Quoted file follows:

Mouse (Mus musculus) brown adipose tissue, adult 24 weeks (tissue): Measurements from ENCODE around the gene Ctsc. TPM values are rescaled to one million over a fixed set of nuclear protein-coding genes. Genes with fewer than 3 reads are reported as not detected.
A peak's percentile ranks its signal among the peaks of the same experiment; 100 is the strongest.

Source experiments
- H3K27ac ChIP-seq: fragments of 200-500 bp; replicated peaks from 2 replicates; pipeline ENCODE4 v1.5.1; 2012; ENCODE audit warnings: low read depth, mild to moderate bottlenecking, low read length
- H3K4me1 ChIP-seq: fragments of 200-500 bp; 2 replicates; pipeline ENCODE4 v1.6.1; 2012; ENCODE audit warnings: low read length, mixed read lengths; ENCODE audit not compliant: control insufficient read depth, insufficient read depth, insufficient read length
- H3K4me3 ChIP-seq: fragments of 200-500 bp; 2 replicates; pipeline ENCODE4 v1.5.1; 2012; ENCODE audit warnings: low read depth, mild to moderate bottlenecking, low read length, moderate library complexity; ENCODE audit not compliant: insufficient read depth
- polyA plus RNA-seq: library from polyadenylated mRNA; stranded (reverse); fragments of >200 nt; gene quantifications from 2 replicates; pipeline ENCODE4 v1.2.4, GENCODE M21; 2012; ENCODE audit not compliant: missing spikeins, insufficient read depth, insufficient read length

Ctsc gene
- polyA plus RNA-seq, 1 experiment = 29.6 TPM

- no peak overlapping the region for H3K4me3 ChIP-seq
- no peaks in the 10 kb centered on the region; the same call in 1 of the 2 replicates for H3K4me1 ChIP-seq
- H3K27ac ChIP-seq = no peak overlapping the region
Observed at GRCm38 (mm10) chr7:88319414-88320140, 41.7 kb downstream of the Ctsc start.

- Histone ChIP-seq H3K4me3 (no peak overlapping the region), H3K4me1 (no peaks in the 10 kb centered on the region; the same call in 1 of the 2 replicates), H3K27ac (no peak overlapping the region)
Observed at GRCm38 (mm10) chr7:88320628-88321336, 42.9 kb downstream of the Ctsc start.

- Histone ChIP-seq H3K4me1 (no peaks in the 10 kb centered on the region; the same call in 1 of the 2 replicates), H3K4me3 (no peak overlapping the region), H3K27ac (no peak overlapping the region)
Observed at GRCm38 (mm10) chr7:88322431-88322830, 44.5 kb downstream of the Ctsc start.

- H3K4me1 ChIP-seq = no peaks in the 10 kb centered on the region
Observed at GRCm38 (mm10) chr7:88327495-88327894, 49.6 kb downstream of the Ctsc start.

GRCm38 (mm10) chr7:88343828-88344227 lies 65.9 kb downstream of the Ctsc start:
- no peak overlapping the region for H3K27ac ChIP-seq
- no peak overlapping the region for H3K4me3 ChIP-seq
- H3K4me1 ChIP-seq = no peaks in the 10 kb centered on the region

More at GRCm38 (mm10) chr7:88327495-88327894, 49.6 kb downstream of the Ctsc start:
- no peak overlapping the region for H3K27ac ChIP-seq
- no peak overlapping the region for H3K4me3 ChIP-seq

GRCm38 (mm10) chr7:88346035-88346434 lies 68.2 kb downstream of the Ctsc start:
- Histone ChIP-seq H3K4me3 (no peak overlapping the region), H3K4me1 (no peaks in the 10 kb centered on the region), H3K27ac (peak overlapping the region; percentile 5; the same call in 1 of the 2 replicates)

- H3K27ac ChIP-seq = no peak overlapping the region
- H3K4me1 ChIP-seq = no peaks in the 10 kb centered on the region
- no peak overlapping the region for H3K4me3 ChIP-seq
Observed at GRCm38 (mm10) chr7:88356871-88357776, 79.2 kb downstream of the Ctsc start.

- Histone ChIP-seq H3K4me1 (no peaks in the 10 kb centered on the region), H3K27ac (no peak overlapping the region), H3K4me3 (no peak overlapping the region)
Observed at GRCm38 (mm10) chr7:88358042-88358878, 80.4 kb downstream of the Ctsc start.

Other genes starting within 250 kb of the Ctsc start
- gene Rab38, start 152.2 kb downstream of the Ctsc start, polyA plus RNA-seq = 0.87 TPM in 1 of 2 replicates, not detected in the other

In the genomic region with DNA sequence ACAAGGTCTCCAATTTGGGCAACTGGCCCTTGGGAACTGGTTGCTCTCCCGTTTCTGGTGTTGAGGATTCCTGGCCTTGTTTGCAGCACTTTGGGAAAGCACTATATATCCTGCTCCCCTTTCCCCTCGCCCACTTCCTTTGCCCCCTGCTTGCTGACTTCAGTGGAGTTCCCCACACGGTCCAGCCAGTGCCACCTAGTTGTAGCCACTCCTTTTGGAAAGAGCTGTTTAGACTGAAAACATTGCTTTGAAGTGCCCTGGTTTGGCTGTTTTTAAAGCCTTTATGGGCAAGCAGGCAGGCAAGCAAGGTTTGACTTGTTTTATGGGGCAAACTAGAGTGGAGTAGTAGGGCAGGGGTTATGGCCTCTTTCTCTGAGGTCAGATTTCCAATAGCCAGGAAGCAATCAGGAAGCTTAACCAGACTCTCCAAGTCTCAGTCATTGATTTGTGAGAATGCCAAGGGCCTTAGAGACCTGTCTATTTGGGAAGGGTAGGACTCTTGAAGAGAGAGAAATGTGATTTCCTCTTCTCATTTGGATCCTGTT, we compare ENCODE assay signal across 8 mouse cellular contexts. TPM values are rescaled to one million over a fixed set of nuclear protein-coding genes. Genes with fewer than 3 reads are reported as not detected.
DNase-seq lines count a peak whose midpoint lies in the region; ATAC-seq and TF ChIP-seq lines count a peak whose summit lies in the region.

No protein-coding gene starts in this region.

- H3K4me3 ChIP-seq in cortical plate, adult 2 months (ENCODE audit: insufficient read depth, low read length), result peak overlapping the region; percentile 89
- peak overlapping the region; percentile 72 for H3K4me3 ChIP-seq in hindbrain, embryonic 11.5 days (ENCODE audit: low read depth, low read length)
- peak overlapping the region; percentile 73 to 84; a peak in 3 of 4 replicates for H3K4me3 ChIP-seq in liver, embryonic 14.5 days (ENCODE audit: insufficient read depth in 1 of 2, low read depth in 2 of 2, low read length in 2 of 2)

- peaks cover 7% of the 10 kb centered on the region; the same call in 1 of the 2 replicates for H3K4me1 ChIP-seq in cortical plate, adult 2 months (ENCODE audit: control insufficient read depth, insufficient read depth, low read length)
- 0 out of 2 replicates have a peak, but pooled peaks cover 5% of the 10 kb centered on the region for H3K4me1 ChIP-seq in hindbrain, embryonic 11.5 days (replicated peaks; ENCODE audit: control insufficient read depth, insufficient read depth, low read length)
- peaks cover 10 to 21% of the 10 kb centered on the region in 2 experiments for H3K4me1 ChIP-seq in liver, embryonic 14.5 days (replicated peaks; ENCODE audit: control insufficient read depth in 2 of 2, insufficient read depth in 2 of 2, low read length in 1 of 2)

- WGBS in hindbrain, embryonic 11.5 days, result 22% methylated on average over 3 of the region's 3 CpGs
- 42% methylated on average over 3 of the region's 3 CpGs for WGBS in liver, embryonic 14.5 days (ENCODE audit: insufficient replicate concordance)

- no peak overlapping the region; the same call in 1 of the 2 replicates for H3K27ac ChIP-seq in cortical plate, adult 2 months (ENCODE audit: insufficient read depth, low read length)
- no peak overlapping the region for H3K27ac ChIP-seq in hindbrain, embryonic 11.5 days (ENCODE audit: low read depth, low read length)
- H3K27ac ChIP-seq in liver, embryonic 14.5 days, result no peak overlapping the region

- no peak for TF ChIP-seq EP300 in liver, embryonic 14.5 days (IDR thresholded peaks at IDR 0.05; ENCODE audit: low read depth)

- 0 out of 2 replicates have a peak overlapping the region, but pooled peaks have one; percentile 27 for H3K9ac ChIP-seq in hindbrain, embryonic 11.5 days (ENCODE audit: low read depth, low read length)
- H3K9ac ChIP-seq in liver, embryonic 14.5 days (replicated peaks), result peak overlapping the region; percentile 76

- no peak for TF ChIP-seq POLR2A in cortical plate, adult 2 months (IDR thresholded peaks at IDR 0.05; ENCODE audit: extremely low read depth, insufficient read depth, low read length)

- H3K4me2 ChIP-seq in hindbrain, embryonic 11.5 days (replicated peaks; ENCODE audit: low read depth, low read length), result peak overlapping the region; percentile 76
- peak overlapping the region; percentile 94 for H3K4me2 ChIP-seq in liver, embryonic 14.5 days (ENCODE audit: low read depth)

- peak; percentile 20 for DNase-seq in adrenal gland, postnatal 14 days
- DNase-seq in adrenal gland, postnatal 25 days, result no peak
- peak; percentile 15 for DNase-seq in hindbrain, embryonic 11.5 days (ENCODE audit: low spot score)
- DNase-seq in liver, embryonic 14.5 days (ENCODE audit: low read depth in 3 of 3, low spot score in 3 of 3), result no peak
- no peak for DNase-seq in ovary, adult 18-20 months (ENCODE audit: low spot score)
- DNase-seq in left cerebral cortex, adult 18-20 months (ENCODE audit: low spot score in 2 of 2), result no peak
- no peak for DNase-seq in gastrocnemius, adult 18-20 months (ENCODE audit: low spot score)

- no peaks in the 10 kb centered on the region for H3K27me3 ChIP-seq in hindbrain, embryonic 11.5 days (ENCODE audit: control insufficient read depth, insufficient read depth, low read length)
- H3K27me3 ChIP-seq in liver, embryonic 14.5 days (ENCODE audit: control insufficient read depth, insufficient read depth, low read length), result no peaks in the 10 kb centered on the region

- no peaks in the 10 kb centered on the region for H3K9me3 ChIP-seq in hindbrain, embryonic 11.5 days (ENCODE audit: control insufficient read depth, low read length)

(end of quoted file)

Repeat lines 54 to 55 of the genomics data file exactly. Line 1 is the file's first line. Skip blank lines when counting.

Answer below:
- no peak for TF ChIP-seq POLR2A in cortical plate, adult 2 months (IDR thresholded peaks at IDR 0.05; ENCODE audit: extremely low read depth, insufficient read depth, low read length)

- H3K4me2 ChIP-seq in hindbrain, embryonic 11.5 days (replicated peaks; ENCODE audit: low read depth, low read length), result peak overlapping the region; percentile 76